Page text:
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The HTML5 family of specs has several new communication capabilities, including XmlHttpRequest Level 2, Web Sockets, and Server-Sent Events. I can easily think of examples of web apps that I might like to build with these specs.

Edit: Here's some examples:

  • XHR2: search client, web mail, file uploader
  • Web Sockets: FPS, online games, chat client, NRT traffic or weather reports
  • SSE: Stock ticker, news feed, FB wall

But when it comes to the HTML5 Web Messaging spec, I can't think of any. So what kinds of web apps might I want to build with it? TIA.


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closed as primarily opinion-based by ceejayoz, martin clayton, Peter O., ThinkingStiff, brasofilo Nov 19 '13 at 23:37

Many good questions generate some degree of opinion based on expert experience, but answers to this question will tend to be almost entirely based on opinions, rather than facts, references, or specific expertise. If this question can be reworded to fit the rules in the help center, please edit the question.

4 Answers 4

I use it to communicate between tabs. For example, when capturing an electronic signature, we open the document to be signed in a new tab. When they submit the signature, I message the main tab to let it know that the signature has been submitted. This allows me to take further actions on the main tab without having to do some convoluted server-side check via polling.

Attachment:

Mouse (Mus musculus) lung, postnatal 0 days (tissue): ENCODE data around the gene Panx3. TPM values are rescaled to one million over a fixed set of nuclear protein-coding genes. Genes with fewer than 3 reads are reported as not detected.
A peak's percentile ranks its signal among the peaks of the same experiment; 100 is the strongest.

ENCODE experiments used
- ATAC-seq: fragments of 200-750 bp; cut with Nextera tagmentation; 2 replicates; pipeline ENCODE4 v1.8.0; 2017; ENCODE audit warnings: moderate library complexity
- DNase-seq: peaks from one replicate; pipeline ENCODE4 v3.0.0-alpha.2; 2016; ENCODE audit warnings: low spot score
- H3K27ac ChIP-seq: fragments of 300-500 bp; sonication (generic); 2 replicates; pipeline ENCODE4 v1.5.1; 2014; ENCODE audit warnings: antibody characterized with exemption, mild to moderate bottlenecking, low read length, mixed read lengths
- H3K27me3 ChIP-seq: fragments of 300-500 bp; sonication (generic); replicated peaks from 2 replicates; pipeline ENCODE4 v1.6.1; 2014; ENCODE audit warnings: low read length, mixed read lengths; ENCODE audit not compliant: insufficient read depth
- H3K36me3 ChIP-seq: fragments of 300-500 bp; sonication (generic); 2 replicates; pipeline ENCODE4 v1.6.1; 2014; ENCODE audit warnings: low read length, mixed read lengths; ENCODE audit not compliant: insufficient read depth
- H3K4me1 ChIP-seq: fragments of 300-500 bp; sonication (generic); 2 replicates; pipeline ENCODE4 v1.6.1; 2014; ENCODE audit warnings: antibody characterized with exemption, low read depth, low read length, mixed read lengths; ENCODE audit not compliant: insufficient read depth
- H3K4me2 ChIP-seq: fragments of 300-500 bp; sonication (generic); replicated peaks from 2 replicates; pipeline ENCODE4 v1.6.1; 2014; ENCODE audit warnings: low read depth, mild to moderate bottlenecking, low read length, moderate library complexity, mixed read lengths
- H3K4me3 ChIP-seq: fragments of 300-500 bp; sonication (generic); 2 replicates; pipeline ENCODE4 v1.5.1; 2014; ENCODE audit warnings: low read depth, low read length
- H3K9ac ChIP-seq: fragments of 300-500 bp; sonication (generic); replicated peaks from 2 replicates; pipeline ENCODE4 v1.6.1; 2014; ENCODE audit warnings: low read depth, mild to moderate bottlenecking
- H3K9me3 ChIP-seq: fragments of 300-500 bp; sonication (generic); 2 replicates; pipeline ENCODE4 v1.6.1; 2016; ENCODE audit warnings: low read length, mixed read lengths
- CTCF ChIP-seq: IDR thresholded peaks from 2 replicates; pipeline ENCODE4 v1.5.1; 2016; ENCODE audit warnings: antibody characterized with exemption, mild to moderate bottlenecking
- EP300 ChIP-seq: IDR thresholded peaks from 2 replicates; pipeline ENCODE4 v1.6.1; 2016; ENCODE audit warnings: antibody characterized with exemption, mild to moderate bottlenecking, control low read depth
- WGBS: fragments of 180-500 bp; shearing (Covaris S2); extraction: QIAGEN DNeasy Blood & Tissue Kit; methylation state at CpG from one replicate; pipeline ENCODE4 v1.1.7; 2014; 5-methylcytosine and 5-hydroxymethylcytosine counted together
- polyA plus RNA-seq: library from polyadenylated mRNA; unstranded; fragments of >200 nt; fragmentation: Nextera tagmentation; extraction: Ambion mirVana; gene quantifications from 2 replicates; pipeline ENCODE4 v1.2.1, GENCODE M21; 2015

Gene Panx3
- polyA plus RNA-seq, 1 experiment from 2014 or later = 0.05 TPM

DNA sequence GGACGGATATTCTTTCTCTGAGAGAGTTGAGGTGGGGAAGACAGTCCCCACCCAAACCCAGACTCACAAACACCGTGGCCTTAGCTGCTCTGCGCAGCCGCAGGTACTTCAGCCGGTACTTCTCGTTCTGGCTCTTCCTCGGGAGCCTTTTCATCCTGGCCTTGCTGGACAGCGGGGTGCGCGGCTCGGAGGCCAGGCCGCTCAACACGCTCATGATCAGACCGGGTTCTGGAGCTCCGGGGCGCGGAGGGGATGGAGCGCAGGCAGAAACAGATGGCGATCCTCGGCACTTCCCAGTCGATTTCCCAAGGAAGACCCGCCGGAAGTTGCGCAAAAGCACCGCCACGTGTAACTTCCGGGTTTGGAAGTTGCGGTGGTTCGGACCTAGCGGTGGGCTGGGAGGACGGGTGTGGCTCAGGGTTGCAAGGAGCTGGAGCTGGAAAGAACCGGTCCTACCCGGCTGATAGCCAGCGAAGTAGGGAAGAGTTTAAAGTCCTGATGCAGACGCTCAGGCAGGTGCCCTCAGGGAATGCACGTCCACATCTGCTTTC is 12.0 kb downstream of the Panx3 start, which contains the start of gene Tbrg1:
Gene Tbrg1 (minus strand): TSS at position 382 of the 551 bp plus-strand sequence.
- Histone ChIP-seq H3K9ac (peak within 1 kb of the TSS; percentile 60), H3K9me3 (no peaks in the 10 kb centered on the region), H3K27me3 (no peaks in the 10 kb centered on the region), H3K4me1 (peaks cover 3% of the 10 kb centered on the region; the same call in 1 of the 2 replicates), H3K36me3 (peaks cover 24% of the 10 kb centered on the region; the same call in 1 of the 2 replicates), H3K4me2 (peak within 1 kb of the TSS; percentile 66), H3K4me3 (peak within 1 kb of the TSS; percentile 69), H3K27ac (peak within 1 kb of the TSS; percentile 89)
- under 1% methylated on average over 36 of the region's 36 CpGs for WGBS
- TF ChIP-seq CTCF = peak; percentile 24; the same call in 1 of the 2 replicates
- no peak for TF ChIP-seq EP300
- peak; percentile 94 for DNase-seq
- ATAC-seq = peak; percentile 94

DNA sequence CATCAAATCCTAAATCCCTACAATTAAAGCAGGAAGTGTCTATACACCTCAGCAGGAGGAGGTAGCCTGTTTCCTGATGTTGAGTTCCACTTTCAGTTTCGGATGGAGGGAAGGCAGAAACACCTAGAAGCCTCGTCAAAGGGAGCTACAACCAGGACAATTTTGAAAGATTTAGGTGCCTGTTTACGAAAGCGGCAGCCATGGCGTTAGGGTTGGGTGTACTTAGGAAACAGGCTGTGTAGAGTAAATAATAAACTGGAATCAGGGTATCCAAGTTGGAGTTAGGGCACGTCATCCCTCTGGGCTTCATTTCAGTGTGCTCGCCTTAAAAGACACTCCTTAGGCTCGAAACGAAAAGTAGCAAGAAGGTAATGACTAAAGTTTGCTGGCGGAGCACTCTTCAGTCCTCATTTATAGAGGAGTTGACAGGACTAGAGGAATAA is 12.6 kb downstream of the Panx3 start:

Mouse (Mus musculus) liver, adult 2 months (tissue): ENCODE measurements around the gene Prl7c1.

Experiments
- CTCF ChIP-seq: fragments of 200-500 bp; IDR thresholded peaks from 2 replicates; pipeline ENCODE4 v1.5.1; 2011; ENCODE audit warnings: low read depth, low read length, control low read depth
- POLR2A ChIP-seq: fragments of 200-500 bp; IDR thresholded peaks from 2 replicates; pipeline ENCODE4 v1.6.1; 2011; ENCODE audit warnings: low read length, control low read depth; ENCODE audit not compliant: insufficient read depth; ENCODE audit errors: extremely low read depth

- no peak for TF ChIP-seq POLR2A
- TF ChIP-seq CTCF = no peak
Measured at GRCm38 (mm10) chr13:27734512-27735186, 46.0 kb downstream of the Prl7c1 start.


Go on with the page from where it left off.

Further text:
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+1 Cool idea. Did you use channel messaging for that? w3.org/TR/webmessaging/#channel-messaging –  james.garriss Sep 21 '11 at 18:27
No, I was not aware of that capability but thank you. –  sjhisd Sep 22 '11 at 18:38
I'm wondering why we still even call this HTML... it's "Not your father's HTML". –  mickeyf Nov 29 '11 at 14:53

It's intended for cross-domain messaging. One big example would be Facebook apps, which currently have to communicate with Facebook via a convoluted manner as they live on a separate domain in an iframe.

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But both web sockets and XHR2 are cross-domain, so that alone isn't a good reason to use web messaging. –  james.garriss Aug 15 '11 at 15:07
My read of the spec is that this is a much simpler method. –  ceejayoz Aug 15 '11 at 15:11

I think all these technologies enable a more responsive web design. It's just like the AJAX transition: Before the transition, users expect to see the whole page refresh; After the transition, users understand the page can be updated partially.

When the new transition is finished, users will realize that content on the page could be real-time data. That means a user is not only interacting with a website (and then wait for other users to interact with the same website). He or she could be interacting with other users because it's real-time interaction over the website.

Cross-domain support will make this more widely adopted. Because not everybody will set up their own responsive web server and real-time web application, cross-domain support will allow those not-so-dynamic websites to integrate new features from 3rd-parties.

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True and interesting. Though not exactly what I was looking for. :( –  james.garriss Aug 16 '11 at 12:15
up vote 0 down vote accepted

I recently found a good use case for Web Messaging. Many web apps are starting to authenticate using Facebook, so they open another tab with a Facebook login and communicate with the its contents.

Got a better use case? If so, I'll unselect my answer.

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